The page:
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A sustainable wooden house

7 sustainable hacks for the budget-conscious homeowner

March 1, 2024
March 27, 2023

Sustainability-focused architect and Bank Australia customer Stephen Choi helps people make their homes more efficient, more resilient, and cheaper to run. To mark Sustainable House Day this year, we asked Stephen for his top environmental tips for homeowners on a budget. The good news? Some of these won’t cost you a cent.

Most of us want to make our homes more sustainable, but we’re also conscious of money. Especially these days, with the cost of living going through the (well-insulated) roof.

With Sustainable House Day just around the corner, we sat down with sustainability consultant and qualified architect Stephen Choi, to get his top hacks for environment- and wallet-friendly home design.

The good news? With just a few small tweaks, you can make your home not only more energy efficient, but also way cheaper to run.

A sustainable house surrounded by plants

Tip 1: “What makes it your home?”

Stephen says the first thing he does, before anything else, is ask people: “What is it about your home that makes it your home?” How do you use it? How do you want to use it?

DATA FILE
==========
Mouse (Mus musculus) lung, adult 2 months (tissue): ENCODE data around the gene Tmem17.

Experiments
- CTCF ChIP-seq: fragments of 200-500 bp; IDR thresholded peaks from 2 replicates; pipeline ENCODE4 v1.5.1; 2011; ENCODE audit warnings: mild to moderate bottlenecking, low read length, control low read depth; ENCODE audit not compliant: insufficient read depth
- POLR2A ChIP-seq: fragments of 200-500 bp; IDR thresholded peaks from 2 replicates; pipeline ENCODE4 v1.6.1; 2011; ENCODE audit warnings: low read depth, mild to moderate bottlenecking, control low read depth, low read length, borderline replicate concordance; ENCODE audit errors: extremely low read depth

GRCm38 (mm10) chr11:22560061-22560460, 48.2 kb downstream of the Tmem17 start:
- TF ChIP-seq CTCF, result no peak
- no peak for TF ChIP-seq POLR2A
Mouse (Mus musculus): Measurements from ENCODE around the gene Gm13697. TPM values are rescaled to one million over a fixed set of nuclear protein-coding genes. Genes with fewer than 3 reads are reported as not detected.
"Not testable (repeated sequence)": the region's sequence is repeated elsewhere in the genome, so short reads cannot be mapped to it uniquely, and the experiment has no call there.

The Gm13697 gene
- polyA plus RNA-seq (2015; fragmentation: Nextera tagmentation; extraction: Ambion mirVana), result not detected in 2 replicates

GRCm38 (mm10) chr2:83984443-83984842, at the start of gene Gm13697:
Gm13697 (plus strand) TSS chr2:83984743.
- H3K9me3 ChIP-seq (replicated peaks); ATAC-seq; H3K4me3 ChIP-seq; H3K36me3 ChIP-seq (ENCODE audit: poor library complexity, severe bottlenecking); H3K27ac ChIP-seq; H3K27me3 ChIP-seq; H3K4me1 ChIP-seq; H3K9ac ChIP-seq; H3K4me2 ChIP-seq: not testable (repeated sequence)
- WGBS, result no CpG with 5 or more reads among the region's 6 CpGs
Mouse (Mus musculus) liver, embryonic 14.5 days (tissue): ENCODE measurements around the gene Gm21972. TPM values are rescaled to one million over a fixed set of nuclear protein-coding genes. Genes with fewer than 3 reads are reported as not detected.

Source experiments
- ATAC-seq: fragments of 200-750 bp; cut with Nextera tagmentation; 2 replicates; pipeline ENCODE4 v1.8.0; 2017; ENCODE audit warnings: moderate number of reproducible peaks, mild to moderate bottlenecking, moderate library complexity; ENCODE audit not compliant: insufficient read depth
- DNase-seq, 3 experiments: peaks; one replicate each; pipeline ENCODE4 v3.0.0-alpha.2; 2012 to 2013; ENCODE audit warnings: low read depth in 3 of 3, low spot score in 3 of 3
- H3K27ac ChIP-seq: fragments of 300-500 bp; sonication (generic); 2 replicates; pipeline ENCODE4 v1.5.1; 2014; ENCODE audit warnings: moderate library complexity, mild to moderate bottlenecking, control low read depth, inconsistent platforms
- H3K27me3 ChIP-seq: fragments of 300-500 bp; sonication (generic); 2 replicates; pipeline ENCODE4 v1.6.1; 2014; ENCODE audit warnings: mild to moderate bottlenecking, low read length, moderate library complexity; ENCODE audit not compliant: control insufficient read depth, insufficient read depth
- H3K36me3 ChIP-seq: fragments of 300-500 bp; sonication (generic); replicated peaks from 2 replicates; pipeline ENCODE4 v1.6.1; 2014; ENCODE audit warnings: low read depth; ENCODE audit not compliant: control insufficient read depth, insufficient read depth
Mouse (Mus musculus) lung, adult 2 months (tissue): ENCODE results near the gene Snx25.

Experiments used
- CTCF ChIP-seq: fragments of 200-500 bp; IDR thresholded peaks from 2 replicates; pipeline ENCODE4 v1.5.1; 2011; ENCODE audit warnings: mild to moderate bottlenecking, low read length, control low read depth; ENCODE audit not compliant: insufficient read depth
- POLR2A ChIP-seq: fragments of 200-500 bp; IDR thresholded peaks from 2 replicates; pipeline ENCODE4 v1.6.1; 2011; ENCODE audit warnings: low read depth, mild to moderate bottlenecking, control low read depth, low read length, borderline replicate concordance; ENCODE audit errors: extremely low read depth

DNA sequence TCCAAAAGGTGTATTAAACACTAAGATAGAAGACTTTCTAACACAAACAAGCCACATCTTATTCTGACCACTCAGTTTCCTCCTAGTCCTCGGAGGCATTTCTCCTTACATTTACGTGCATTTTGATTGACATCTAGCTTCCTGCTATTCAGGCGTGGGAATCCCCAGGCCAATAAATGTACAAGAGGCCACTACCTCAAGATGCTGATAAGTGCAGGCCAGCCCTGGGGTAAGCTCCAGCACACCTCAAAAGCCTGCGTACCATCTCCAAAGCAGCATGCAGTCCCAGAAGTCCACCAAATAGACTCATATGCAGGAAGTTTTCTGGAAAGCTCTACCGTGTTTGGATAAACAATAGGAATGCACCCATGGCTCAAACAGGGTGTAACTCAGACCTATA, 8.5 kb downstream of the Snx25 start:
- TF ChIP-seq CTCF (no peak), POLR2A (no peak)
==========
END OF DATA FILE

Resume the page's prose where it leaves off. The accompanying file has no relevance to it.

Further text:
“I was working with one lady,” he says, “and she had extremely high heating and cooling bills. She was told to get a better air-conditioner, but when I went to visit her, it turned out the problem was crochet.”

Yes, crochet. This lady liked to have her friends over every Wednesday to knit. Due to poor lighting in the living room, they did their crocheting in the garage, which – while having much better lighting – was draughty and took a lot to heat. In the end, all Stephen did was change a lightbulb, so her friends could knit in the well-insulated living room. It cost $25 instead of $2700, and her bills dropped dramatically.


Tip 2: “Get a home energy monitor.”

“Buildings don’t use energy; people do,” says Stephen. “So one thing I recommend to everyone is to get a home energy monitor. They provide real-time and historic electricity usage information, so you can know what devices are using the most power and when. They can cost as little as $50, or if you already have a monitor installed, you might be able to access online monitoring for no upfront cost through your electricity retailer.”

This is a great and relatively cheap hack (see more detail here). Once you find out where your energy is going, you can self-diagnose the obvious leaks, and work to fix them.

Tip 3: “Consider the layout of your house.”

One of Stephen’s philosophies is to get people thinking more about maximising a home’s natural assets.

“A lot of people feel uncomfortable in their homes most of the time – and they don’t have to,” he says. For example, if you’ve got two bedrooms in your house, one on the north side and one on the south side, the northerly room will be warmer, and will hold that warmth better at night. “If your room has been cold all day long, it’ll probably be cold ‘til morning,” Stephen says.